Tensions are still running high at the Thokoza Hostel in the Durban CBD this week after a court ruling permitting the children to live together with their mothers at the hostel. The presence of the children, whose mothers make up a tiny percentage of the women at the hostel, has been a source of friction among residents who say they shouldn’t be there. ZIMASA MATIWANE spoke to residents about this complex issue.
Mabongi Ngcobo, 49, municipal worker, Thokoza
Children are not allowed to live here; it is the rules of this place and we all must abide by them. The building was built for workers, not families. Children visit only during holidays. When the tenants sign a lease agreement, they agree to follow the rules, but now some woman are forcefully staying with children. We have 950 people living here, some rooms have up to 15 people sharing. The condition of this place does not allow us to live as families. There are sick people, small overcrowded rooms, we cook in the rooms and in corridors. There are about 200 people per floor sharing six showers and toilets, what will happen when people are allowed to bring their children? I think the court should bring health inspectors to see if this place is fit for children to live. I also have children I would like to live with, but the conditions do not allow me. If we can all bring our children here this place would be a disaster.
Sylvia Giyani, 65, pensioner, Thokoza
Children only come to visit in December, since I have been here since 1996. There are 14 people living in this room; they all have children. Imagine what will happen if everyone brought their children. We can tolerate the untidiness children cause in December because we are parents too, but bringing them here full time can’t happen. Right now when I want to bath I have to stand in a queue for hours because it’s always full; how bad will it be when we have children permanently living here, rushing to bath and go to school each morning? We sleep here, cook here, and we urinate in buckets in here. Even the conditions we live under are not good for us adults, much less children. I have been here for 19 years and I know and understand why kids shouldn’t live here. We are not being cruel to the mothers.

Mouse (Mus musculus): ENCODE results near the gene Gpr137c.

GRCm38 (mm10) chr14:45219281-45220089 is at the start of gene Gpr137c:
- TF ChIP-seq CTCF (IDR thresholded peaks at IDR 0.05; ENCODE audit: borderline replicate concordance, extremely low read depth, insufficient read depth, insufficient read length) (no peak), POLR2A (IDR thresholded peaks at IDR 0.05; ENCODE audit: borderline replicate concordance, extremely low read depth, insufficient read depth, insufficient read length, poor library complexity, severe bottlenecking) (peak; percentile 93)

Phumzile Khoza, 25, unemployed, Thokoza
I live with my little girl and we share a room with two other women. It’s like living under apartheid because of this no children rule. This is the only hostel where kids are not allowed. I can’t not live with my child because she needs me. We hear stories of kids being raped every day, I can’t trust anyone with my daughter. It’s true that the space here is small but we need the municipality to build us suitable accommodation. I do casual work and money is tight. I can’t burden my elderly mother to look after a toddler. Besides no loving mother should ever be separated from her child by force. We have women’s and children’s rights in South Africa and that is not what they stand for. What must I do now, throw away my child?
Zakhona Radebe, 37, street vendor, Thokoza
I have been here for 15 years. I have a child and I don’t know where I would possibly take my child because there are no people to look after my baby at home. I can’t leave the city too, because I work here to make money. I can’t afford to go back home to sit and do nothing because I have two other children that I take care of financially. No one has the right to tell me they don’t want my child here; the lady I share this room with has no problem with my child. The municipality promised to build us family units in 2012. When they build them I will leave this place with my child. I don’t want to be here but what can I do? I have no choice but to be here. My child is 15 months old, you can’t tell me she is bringing dirt or disturbing peace. We are all tenants here. No one can tell me to move out because I have a child. My daughter has to live with me until she is 18; that is how I want to raise her. It is our right to live together.
Xoli Zulu, 27, self-employed, Thokoza
I am in the city to make a better life for my family, therefore, I can’t leave and I cannot afford to stay in a flat. This is our strategy to get the municipality to upgrade this hostel like the rest of the men’s hostels in Durban; we also need family units in Thokoza. For the municipality to fast track progress we will live here with the children. It makes me sad that the other women are fighting against us. They are also mothers and we should be standing up together against the municipality, not fighting each other. We are fighting for family units and they will benefit everyone, including the ones opposing us currently. We have been waiting since 2012 for the municipality to build us family units, this is our last resort. We should be together in this as women. We are all mothers here and they would also like to live with their children; that won’t happen until we stand together and fight for our rights.